Governor Walter M. Pierce's Administration

Biographical Note

Source: Text courtesy of the Oregon State Library.

Born on May 30, 1861, near Morris, Illinois, to Charles M. and Charlotte L. (Clapp) Pierce. Brother of Charles, George Mary and Minnie. Pierce grew up in a Jacksonian Democrat farm home and journeyed west as a young man, settling in 1883 near Milton in northeastern Oregon. He married one of his students, Clara R. Rudio, in 1887. who died in childbirth in 1890; on September 3, 1893, married Clara's sister Laura, who bore him five children: Lloyd, Lucille. Helen, Edith and Lorraine; Laura Pierce died of cancer in March 1925; in December 1928, married Cornelia Marvin. first State of Oregon Librarian (1905).

After serving as teacher and Superintendent of Schools for Umatilla County from 1886 to 1890 and as County Clerk from 1890 to 1894. during which time he prospered from fees paid for land transactions, he returned to Illinois with his family to seek a law degree. In 1896 he received a Bachelor of Laws degree from Northwestern University at Evanston.Returning to Oregon, he practiced law for a decade in Pendleton; speculated in land; owned and operated the Grande Ronde Electric Company; and became one of the state's best known and most successful breeders of Hereford cattle.

In 1902 Pierce won election to a four-year term in the Oregon State Senate. winning passage of a $6.00 per child state support for educational purposes and supporting the unsuccessful effort at prohibition. Defeated for reelection in 1906, Pierce helped organize the Oregon Farmers' Union; became President of the State Taxpayers' League; organized the Public Power League; and served on the Board of Regents of Oregon Agricultural College from 1905 to 1927. Urging the use of the Columbia River for electrical power, a policy he endorsed throughout his public career, Pierce unsuccessfuIly sought the Democratic nomination for United States Senator in 1912, losing to Harry Lane, the general election winner. In 1916 Union and Wallowa county voters elected him to the Oregon Senate.

A progressive, Pierce challenged Republican incumbent James Withycombe for the governorship in 1918. losing 65,440 votes to 81,067. In 1920 he lost his senate seat by twenty-seven votes. Undaunted, Pierce won the governorship 133.392 to 99,164 in 1922 with the aid of the Ku Klux Klan. by supporting the Compulsory School Bill, and winning many Republican votes because of Governor Olcott's presumed Catholicism. He championed prohibition and a law banning alien land ownership, pressed for adoption of Oregon's first income tax, for liberal labor measures. prison reform, state-owned and operated hydro-electric projects and other progressive measures: many of these proposals were blocked by the overwhelmingly Republican Legislature.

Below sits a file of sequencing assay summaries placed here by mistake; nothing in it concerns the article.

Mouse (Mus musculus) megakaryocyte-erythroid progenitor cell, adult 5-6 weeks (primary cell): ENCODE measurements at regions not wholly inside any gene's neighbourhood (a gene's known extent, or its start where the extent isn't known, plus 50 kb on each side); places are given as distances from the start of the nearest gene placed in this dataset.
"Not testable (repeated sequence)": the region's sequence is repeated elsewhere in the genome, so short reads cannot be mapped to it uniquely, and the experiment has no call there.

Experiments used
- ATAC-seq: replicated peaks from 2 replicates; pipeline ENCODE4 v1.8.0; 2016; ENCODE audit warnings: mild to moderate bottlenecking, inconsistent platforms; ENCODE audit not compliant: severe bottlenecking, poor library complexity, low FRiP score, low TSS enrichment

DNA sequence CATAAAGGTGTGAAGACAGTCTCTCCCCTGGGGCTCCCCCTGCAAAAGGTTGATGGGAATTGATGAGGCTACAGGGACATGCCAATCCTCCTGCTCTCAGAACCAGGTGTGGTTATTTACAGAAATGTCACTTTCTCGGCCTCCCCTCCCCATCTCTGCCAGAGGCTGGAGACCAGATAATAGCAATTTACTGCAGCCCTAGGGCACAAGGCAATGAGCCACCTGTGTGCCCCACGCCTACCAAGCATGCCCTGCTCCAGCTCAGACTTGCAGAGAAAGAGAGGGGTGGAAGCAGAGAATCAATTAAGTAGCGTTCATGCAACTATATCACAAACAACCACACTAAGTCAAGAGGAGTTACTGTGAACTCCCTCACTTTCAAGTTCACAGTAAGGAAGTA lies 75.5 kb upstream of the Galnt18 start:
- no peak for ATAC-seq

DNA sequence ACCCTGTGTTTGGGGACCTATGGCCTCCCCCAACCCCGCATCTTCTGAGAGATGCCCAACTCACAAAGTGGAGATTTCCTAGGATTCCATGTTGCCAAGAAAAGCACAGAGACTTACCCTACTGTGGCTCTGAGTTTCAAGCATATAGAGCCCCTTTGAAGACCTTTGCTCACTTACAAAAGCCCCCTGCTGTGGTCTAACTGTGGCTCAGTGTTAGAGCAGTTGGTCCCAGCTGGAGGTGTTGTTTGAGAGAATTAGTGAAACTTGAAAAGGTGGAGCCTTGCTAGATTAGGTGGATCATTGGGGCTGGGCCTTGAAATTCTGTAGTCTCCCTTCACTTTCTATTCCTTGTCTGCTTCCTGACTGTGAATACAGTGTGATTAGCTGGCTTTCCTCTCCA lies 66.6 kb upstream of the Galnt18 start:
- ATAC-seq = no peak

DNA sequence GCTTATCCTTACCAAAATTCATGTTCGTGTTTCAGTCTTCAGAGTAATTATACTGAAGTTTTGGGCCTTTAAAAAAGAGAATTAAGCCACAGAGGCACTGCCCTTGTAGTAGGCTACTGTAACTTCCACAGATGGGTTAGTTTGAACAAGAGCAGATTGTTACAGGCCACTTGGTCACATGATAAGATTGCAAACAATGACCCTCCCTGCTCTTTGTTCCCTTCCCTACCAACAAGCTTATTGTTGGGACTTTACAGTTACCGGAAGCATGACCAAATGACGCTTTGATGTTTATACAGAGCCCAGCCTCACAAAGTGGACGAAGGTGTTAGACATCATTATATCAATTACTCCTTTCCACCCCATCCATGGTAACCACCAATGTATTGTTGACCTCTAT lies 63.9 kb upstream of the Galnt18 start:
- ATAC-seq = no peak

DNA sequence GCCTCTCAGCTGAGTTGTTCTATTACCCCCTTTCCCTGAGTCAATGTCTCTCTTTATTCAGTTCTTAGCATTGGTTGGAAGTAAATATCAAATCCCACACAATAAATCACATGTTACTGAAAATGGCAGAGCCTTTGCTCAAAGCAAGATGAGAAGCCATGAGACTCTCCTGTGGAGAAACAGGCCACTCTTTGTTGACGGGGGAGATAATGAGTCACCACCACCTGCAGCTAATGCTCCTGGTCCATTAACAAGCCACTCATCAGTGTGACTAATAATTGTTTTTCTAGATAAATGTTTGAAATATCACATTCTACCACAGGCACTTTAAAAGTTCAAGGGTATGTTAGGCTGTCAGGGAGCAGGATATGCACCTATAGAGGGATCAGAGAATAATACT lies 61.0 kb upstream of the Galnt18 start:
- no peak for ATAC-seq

Seeking to overcome that disadvantage by joining forces with Republican progressives, Pierce further fragmented his party by supporting Robert M. La Follette for President in 1924. Although he failed to strengthen his party, opponents acknowledged that he was one of Oregon's strongest governors. Nonetheless, in 1926, with emotions reduced, Republicans (who composed 70 percent of Oregon's voters) elected I. L. Patterson (120.073 to 93,470) over Pierce. After his governorship Pierce failed in 1928 to win Oregon's Second District Congressional seat.

Choosing not to run for governor in 1930. Pierce again ran for Congress in 1932 and, with Franklin Roosevelt's landslide victory won. A loyal New Dealer, he represented the Second District for the next Five terms until his defeat in 1942 at age eighty-one. He retired near Salem, Oregon, and died on March 27. 1954.

1. Gerald Schwartz. "Walter M. Pierce and the Tradition of Progressive Reform:
A Study of Eastern Oregon's Great Democrat." Unpublished Ph.D. dissertation,
Washington State University, 1969;
2. Robert E. Burton, Democrats of Oregon: The Pattern of Minority Politics, 1900-1956
(Eugene. Oregon, 1970);
3. George S. Turnbull, Governors of Oregon (Portland, Oregon, 1959).
4. The Walter Pierce Papers are scattered: extant gubernatorial papers are in
the University of Oregon Library in Eugene; those for the Congressional years in
Special Collections, University of Oregon Library, Eugene;
others are located in Multnomah County Library and the Oregon State Historical Society,
Portland, and in the Walter M. and Corneila Marvin Pierce Library, Eastern Oregon College, La Grande.

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